ALERT! More info
Translink Buzzer Blog

Joy is Riding the Bus and Helping Those in Need!

Joy Clapper and Bus Operator Glen Foster hold knitted items that will be donated to the Helping Hand charity

Joy Clapper and Bus Operator Glen Foster hold knitted items that will be donated to The Great Helping Hand charity

 

Wonderful friendships begin on transit. Just ask Joy Hopper and Glen Foster.

For years, 83 year-old Joy has been riding Glen’s C12 shuttle to Lions Bay. Making the trip every Friday morning, sometimes simply to take in the sights, she stays on the bus as it loops back through Horseshoe Bay.

But Joy doesn’t just sit and stare out the window, she knits. In fact, she’s always knitting. And it was her passion for this hobby that first compelled Glen to ask just how many hats she reckons she’s made over the years. When Joy responded that her hat making numbers totalled into the hundreds, Glen told her about the charity he volunteers for called The Great Helping Hand.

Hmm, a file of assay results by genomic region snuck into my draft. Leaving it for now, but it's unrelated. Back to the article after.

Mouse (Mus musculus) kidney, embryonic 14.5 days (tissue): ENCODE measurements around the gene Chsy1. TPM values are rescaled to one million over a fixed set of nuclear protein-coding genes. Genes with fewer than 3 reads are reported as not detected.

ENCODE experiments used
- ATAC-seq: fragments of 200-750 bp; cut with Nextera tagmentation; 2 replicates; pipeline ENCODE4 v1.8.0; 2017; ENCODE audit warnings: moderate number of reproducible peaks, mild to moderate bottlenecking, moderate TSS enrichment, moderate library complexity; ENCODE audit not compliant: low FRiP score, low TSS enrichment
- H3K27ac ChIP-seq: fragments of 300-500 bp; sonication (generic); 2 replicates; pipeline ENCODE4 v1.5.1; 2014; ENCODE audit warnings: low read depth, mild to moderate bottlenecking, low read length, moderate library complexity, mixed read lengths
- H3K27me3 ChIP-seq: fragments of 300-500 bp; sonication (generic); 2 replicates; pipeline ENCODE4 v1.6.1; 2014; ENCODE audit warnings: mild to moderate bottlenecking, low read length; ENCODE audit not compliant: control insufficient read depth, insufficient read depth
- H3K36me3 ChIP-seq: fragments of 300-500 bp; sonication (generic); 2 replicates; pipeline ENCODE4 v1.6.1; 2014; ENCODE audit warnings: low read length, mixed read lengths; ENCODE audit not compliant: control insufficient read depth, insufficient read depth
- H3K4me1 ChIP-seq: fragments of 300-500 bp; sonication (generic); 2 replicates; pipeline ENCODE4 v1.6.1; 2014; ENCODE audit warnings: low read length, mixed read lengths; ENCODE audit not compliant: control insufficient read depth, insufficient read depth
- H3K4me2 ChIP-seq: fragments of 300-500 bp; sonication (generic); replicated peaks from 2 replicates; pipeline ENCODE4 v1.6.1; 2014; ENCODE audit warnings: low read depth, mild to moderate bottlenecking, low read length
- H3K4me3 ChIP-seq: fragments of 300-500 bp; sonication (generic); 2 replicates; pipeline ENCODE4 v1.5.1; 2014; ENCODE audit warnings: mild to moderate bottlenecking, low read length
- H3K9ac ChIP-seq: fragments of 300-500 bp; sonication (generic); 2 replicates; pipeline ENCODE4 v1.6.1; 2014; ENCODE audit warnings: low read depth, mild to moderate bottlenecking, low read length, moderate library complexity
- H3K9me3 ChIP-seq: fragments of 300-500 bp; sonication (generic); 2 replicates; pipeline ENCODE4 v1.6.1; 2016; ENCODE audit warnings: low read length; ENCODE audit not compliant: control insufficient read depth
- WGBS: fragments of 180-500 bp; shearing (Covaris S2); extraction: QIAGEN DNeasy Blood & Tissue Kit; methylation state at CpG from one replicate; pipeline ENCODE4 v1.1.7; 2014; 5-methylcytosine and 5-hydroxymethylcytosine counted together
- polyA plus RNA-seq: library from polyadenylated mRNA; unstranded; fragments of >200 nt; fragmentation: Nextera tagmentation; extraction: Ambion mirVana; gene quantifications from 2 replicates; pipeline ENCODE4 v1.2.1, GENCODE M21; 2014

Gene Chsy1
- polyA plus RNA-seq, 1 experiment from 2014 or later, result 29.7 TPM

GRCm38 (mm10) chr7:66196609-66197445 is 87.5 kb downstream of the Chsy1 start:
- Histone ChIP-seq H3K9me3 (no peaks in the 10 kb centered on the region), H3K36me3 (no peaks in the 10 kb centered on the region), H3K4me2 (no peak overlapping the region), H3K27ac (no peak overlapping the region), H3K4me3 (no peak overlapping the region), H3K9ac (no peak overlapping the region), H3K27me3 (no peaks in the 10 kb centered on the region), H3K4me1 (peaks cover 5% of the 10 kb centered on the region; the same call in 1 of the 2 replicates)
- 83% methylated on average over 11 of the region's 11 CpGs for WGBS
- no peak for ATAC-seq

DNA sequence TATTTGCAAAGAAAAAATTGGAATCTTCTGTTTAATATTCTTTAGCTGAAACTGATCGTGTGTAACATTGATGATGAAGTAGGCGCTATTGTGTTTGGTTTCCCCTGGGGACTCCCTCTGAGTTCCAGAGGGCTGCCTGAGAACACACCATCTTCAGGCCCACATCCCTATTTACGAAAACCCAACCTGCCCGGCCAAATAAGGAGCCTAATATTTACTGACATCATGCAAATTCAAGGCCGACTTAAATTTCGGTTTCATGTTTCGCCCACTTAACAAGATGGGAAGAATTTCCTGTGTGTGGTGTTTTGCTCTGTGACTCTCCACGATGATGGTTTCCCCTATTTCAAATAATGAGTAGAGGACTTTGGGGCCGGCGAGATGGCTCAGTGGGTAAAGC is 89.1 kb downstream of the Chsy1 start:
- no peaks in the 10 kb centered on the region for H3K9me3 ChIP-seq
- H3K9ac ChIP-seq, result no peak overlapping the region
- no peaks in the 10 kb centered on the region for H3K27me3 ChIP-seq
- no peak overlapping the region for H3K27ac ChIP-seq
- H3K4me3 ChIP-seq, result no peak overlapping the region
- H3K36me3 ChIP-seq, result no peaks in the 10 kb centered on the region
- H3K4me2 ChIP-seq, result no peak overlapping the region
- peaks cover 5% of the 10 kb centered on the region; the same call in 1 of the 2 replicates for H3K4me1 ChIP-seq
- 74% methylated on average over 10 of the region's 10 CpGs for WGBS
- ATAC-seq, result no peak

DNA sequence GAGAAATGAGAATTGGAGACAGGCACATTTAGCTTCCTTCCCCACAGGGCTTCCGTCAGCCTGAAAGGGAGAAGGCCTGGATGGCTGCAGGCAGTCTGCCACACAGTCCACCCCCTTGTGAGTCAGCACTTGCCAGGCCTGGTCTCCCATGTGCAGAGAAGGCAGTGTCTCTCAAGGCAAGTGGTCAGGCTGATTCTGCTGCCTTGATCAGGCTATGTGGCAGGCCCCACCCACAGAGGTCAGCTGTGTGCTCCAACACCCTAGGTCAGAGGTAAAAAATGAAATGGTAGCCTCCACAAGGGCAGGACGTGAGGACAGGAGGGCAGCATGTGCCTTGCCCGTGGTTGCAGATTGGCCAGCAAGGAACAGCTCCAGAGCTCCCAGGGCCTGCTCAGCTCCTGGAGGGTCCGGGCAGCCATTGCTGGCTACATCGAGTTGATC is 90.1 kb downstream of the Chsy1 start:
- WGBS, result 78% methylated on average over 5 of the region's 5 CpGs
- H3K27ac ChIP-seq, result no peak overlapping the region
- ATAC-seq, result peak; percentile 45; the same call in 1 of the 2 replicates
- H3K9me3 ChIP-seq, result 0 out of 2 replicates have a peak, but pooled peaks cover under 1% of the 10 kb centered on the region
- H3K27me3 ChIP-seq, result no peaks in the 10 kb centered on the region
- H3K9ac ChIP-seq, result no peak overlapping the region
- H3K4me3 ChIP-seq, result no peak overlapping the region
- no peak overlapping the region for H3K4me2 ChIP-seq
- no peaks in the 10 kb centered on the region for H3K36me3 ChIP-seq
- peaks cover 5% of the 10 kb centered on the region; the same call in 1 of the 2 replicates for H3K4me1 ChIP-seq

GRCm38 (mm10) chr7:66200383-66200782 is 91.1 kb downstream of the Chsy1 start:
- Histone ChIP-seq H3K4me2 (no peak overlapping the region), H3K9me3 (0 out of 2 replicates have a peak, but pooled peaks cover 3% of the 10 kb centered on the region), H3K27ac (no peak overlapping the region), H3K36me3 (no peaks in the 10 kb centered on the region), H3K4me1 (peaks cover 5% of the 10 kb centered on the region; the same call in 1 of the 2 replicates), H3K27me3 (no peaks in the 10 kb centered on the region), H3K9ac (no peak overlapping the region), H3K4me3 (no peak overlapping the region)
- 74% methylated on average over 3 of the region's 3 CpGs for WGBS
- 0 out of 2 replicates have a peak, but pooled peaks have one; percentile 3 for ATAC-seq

Started by fellow West Van Blue Bus operator David Rai, the charity came about after David was moved by the poverty he saw while driving buses in the Downtown Eastside. Initially making sandwiches with his wife to give to those in need, he eventually expanded and developed the Surrey-based charity to distribute food and clothing on a broader scale.

It’s safe to say that Glen’s story inspired Joy. Having always given her knitting away to friends and family, she started to pass on finished hats, scarves and the occasional baby blanket to Glen, who would then pass them on to David at The Great Helping Hand.

Pretty neat, huh? Glen drives, joy knits and the charity receives handmade garments to help those in need.

There’s more though. Through this giving, Glen and Joy have become great friends, a tight knit pair if you will.